There is a place in Europe where there’s no high-rise buildings and no advertising, where whitewashed villages sit amid jaw-dropping black volcanic landscapes. This place is called Lanzarote, the most natural and wild island of the Canary archipelago with its volcanic areas and natural parks.
Thanks to the visionary artist and architect César Manrique (1919-1992), who combined art and nature in an unique way, Lanzarote has been transformed from a volcanic wasteland into art, preserving both its character and its natural environment.
After graduating, Manrique went to New York and then returned to Lanzarote with a mission: “When I returned from New York, I came with the intention of turning my native island into one of the most beautiful places in the planet, due to the endless possibilities that Lanzarote had to offer… I made it a point to show Lanzarote to the world.”
César Manrique not only peppered Lanzarote with sculptures, signs and stunning pieces of architecture, but lobbied authorities to develop sensitive “intelligent tourism”. His imprint on his beloved birthplace is totally inescapable as any visitor to the island will testify.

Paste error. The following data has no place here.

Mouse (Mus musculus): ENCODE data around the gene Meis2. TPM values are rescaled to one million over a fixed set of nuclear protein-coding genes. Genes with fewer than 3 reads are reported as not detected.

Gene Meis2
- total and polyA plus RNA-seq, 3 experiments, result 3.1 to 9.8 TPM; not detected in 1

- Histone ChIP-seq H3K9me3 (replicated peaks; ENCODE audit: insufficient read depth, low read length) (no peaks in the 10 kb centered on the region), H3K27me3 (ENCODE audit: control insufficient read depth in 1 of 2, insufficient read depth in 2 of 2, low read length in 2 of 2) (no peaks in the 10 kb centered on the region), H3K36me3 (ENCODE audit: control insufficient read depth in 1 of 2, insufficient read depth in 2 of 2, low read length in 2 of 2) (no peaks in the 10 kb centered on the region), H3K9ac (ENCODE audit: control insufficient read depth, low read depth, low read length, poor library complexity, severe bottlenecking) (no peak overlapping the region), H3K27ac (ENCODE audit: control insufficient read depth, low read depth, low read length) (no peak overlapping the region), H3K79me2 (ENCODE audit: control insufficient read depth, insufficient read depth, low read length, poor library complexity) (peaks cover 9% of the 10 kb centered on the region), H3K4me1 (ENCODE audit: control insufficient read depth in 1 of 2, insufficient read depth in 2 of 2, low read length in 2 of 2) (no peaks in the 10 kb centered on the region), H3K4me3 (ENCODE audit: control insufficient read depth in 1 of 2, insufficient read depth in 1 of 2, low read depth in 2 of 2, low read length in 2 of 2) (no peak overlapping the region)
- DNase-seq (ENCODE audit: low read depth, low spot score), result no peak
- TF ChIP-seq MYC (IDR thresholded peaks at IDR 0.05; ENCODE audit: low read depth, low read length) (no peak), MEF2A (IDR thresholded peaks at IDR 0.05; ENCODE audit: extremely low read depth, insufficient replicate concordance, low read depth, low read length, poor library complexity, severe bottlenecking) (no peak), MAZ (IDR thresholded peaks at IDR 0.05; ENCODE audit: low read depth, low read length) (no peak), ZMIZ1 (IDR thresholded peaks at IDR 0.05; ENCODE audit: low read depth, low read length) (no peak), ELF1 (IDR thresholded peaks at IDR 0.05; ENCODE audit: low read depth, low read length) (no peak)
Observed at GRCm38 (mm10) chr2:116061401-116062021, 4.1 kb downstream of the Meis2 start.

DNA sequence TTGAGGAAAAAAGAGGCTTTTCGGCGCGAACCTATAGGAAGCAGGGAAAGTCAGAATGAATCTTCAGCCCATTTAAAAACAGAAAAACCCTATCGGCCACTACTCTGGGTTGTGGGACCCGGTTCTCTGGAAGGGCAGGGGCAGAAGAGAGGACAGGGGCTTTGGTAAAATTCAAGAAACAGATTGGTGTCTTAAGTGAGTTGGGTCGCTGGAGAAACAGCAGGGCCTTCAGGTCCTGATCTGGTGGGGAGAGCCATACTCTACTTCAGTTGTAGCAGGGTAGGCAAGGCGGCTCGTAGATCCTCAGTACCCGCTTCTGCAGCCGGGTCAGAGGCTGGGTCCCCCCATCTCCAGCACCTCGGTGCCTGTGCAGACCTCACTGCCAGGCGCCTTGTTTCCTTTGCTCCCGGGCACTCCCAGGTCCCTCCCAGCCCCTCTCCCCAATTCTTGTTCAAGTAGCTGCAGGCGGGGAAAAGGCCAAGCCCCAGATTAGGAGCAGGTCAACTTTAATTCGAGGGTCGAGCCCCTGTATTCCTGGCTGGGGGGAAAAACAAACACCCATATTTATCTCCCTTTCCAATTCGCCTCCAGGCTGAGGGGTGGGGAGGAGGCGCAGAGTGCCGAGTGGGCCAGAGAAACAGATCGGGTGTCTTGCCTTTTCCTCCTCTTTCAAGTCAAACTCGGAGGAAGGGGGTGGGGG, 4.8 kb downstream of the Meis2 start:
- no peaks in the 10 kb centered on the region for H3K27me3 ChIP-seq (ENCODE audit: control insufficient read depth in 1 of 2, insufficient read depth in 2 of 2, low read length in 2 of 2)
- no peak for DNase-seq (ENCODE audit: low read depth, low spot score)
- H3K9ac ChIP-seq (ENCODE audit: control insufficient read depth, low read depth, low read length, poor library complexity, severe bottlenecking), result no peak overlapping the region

His work, and especially his extraordinary vision about the relationship between man and nature, pervades many corners of the island, so if you go to Lanzarote, take a drive into the interior and look at it through the eyes of one of the world’s great tourism innovators!
You can feel that in his creations, which balance art, nature and modernity: the Jameos del Agua perhaps the most spectacular with its famous Auditorio natural, the Mirador del Rio, a 400m high viewpoint built into the cliff overlooking the island of La Graciosa, the Jardin de Cactus, a terraced garden featuring more than a thousand species of cactus from around the world or the space-ship shaped panoramic restaurant in the volcanic Timanfaya National Park, or Casa del Campesino a house in the typical Lanzarote style to be used as model and example.
His desire to live with the volcanic lava led him to build his own house in the Taro de Tahiche, an unique beauty and example of a house integrated amidst nature, building an oasis in the center of a river of petrified bluish-black lava as symbol of union between human and natural creations. It would later turn into the La Fundación César Manrique.
In 1993, Lanzarote became the first island in the world to be designated a UNESCO biosphere.
All images © 2016 Rossana Vinci